A North Vancouver Operatic Society was formed in 1926, with Clement conducting. That year, they performed Florodora. In 1927, Welch teamed up with the Maple Ridge Glee Club in March to produce Iolanthe at Hammond Theatre in Maple Ridge and at the end of the year, partnered with a musical bunch at the YMCA to produce the musical, Tulip Time, for five nights at the Avenue Theatre. In February 1929, Welch again led the North Vancouver Operatic Society in producing Planquette’s musical, Rip Van Winkle at the Lonsdale Theatre. He led the North Shore Operatic Society in 1930 in a production of a pre-Christmas Gilbert & Sullivan offering of The Gondoliers.
Clement had been a chartered member of the Vancouver Kiwanis since 1919. He quickly became involved with the Club’s music side. He organized a Kiwanis minstrel show in 1921, ’22 and ’23. That was followed by a series of annual musical comedies: Pung Chow of Po (1925), Pickles (1926), The Prince of Pilsen (1927), The Attached Attache (1928), The Firefly (1929), The Chocolate Soldier (1930), A Country Girl (1931), Florodora (1932), The Geisha (1933), The Chimes of Normandy (1934), The Red Mill (1935), The Wizard of the Nile (1936), The Toreador (1937), The Arcadians (1938), and A Runaway Girl (1939) (Vancouver Sun 24 June 1939).
In 1941, Welch retired form leadership of the Kiwanis Glee Club (The Province 3 Oct 1941). He turned 70 that year. He spent some of the time during his post-Kiwanis Glee Club years auditing the books of the women’s division of the Kiwanis, the Kiwassa’s and leading their Glee Club (The Province, 7 May 1948). Most of the Kiwassa productions were presented for a limited audience, typically just for Kiwassa Club members.
In 1945, Welch retired from the Choirmaster’s role at Holy Trinity after 35+ years. He led the Kiwassa’s Glee Club from about 1948 until at least 1954. There is no press report of him retiring from the position.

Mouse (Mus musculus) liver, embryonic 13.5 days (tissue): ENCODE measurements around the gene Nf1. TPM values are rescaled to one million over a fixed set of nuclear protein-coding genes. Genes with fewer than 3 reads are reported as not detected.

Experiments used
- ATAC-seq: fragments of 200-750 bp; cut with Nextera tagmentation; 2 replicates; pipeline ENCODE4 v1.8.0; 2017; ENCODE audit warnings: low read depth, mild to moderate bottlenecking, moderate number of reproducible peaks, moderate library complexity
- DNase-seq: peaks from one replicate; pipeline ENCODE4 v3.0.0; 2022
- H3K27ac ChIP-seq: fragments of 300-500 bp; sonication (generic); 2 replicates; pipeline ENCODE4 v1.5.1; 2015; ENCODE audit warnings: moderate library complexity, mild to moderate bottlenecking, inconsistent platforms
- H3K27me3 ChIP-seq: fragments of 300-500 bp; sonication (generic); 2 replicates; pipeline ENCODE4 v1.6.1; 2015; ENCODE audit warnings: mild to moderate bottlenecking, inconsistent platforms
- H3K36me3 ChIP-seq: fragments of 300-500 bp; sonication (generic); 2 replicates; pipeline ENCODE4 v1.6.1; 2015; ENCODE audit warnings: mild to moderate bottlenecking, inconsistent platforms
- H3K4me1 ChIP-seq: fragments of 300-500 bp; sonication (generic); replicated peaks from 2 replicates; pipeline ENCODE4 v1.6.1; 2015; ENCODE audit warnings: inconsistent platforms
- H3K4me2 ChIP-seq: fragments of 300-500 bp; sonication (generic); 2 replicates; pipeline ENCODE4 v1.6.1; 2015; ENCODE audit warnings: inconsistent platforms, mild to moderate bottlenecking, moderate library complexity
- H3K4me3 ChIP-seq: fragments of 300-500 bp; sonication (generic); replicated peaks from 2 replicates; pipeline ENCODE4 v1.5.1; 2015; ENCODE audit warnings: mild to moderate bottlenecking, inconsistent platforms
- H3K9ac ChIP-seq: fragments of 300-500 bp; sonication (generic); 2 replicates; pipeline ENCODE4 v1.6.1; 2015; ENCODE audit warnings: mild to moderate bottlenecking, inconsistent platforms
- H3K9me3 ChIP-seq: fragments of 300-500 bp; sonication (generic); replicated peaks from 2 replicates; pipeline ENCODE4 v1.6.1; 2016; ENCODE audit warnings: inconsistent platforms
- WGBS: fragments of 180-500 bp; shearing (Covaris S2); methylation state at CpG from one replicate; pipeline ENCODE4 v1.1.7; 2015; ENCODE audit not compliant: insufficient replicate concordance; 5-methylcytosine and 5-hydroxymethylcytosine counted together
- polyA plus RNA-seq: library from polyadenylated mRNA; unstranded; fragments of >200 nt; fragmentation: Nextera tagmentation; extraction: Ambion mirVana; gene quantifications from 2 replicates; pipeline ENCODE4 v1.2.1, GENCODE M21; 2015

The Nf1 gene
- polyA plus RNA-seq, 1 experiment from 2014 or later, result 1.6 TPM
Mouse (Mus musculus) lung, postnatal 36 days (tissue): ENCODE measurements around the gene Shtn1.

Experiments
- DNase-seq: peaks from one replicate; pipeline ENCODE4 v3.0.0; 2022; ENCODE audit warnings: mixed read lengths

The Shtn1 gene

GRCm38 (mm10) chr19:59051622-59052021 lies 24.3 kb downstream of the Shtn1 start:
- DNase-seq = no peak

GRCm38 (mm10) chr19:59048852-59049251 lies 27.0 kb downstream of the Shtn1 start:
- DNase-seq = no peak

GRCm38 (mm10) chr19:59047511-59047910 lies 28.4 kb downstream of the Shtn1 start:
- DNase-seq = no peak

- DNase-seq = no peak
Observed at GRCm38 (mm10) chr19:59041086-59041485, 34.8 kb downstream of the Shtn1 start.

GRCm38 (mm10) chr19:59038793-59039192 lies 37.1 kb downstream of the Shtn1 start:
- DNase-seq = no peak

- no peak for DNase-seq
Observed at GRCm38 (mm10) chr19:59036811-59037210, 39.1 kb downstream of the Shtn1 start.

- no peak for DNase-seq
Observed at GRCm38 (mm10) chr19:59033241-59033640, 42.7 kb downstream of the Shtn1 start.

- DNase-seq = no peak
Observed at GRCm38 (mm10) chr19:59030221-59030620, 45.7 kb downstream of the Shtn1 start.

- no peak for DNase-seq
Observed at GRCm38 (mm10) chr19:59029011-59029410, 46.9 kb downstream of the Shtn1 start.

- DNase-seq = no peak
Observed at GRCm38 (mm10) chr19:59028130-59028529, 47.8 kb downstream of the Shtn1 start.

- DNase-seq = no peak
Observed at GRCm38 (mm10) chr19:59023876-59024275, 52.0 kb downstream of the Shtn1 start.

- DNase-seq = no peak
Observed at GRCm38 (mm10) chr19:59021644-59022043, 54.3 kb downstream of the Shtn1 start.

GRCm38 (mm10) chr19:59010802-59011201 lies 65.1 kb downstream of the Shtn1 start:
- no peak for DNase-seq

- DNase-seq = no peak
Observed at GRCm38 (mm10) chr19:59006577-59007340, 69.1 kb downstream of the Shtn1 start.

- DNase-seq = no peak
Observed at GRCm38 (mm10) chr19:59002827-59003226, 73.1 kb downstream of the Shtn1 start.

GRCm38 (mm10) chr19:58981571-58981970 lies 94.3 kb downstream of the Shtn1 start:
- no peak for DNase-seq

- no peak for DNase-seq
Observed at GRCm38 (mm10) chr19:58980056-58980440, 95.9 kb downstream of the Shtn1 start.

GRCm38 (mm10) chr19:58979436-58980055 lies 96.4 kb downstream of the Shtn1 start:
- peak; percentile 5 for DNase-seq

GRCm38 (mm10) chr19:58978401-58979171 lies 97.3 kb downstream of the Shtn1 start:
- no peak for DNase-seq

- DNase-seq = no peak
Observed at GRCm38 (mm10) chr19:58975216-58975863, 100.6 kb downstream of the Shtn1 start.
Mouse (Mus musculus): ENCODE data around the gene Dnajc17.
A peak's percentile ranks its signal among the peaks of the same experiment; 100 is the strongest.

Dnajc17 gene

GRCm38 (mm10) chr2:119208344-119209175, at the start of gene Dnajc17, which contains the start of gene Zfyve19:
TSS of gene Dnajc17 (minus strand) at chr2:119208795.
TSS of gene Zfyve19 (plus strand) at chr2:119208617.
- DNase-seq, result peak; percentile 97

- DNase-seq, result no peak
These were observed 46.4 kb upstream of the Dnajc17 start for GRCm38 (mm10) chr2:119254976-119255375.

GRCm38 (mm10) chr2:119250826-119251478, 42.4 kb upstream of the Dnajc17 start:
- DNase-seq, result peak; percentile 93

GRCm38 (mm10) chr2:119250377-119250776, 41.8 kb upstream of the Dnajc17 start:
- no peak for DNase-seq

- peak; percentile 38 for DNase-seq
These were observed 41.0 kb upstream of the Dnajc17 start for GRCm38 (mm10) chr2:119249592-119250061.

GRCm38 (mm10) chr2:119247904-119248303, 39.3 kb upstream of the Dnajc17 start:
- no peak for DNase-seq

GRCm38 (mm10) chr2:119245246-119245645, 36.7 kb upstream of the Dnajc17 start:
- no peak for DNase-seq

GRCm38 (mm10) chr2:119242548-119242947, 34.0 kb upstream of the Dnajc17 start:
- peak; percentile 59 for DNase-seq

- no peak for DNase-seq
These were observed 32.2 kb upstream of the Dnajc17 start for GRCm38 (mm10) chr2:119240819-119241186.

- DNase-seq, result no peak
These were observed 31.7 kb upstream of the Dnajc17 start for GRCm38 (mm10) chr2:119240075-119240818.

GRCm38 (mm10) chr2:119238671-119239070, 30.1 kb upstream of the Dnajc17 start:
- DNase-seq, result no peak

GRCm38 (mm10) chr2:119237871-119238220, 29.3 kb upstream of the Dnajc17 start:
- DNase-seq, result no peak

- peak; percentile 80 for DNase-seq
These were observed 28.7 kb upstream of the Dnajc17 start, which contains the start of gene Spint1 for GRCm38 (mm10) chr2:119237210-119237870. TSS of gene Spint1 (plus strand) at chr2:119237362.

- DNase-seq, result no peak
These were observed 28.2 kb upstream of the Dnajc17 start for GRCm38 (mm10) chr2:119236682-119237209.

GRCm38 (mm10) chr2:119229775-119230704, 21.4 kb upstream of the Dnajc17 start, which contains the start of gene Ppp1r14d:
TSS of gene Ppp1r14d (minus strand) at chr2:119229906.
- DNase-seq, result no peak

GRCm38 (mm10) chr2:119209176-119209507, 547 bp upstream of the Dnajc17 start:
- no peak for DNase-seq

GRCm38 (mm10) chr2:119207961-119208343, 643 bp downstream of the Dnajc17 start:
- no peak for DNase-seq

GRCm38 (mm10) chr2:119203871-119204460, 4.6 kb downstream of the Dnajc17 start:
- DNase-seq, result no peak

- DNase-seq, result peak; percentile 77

Clement Welch died on January 26, 1962 at the age of 90.
(1) Velma was born Velma Ann Maud Welch. She trained for a nursing career for a period starting in 1916, but ultimately left that course uncompleted due to ill health. Later, she spent some time with the Vancouver News-Advertiser and as society editor of the Vancouver Sun. She married Harold Robert Milner Potter in 1919 in Calgary. She spent a couple of years in Banff as a corespondent for a number of western Canadian newspapers. She died in Calgary in 1925 “after an extended illness”. She seems to have taken a new middle name at some point after marrying Potter and became Velma Albirdie Welch Potter. Following a funeral service in Calgary, her remains were interred in Vancouver’s Mountain View Cemetery as Velma Potter. (My thanks are due to Robert of WestEndVancouver for his help tracking Velma).
(2) There was at least one previous Vancouver Operatic Society in the city before J.C. Welch’s group was founded in 1915. A Vancouver Operatic Society seems to have been started in 1895 with the production of Dorothy. That group seemed to peter out within a couple of years, however, finishing with The Chimes of Normandy in 1897. Nothing more of the Society was evident in press reports until 1910, with the production of H. M. S. Pinafore at the Vancouver Opera House. This society seems to have fizzled by 1911, however, after the staging of The Mikado.
There was at least one amateur group that followed on from J.C. Welch’s Society after it died ca 1926. This next Society had service club origins similar to that of the Kiwanis Glee Club. It started life in 1950 as an arm of the Lions Club and was known as the Central Lions Operatic Society. However, before long, the name was changed to the Greater Vancouver Operatic Society. This group seems to have been the longest-lived of all, lasting, according to one authority, from 1948-1992 (although there is evidence in press clippings that this organization endured until as late as 2001).